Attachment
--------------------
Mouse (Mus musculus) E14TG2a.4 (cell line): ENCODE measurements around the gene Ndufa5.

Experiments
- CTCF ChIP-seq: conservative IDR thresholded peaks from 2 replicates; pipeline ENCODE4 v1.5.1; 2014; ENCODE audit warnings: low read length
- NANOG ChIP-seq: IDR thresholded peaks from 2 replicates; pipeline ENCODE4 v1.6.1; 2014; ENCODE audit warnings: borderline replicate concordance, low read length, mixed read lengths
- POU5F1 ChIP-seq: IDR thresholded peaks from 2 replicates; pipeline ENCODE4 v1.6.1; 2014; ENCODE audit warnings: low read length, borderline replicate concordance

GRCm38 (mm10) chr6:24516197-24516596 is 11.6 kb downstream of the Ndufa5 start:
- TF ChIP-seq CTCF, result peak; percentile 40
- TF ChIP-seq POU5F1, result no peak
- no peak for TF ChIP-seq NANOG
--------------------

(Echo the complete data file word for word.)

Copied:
Mouse (Mus musculus) E14TG2a.4 (cell line): ENCODE measurements around the gene Ndufa5.

Experiments
- CTCF ChIP-seq: conservative IDR thresholded peaks from 2 replicates; pipeline ENCODE4 v1.5.1; 2014; ENCODE audit warnings: low read length
- NANOG ChIP-seq: IDR thresholded peaks from 2 replicates; pipeline ENCODE4 v1.6.1; 2014; ENCODE audit warnings: borderline replicate concordance, low read length, mixed read lengths
- POU5F1 ChIP-seq: IDR thresholded peaks from 2 replicates; pipeline ENCODE4 v1.6.1; 2014; ENCODE audit warnings: low read length, borderline replicate concordance

GRCm38 (mm10) chr6:24516197-24516596 is 11.6 kb downstream of the Ndufa5 start:
- TF ChIP-seq CTCF, result peak; percentile 40
- TF ChIP-seq POU5F1, result no peak
- no peak for TF ChIP-seq NANOG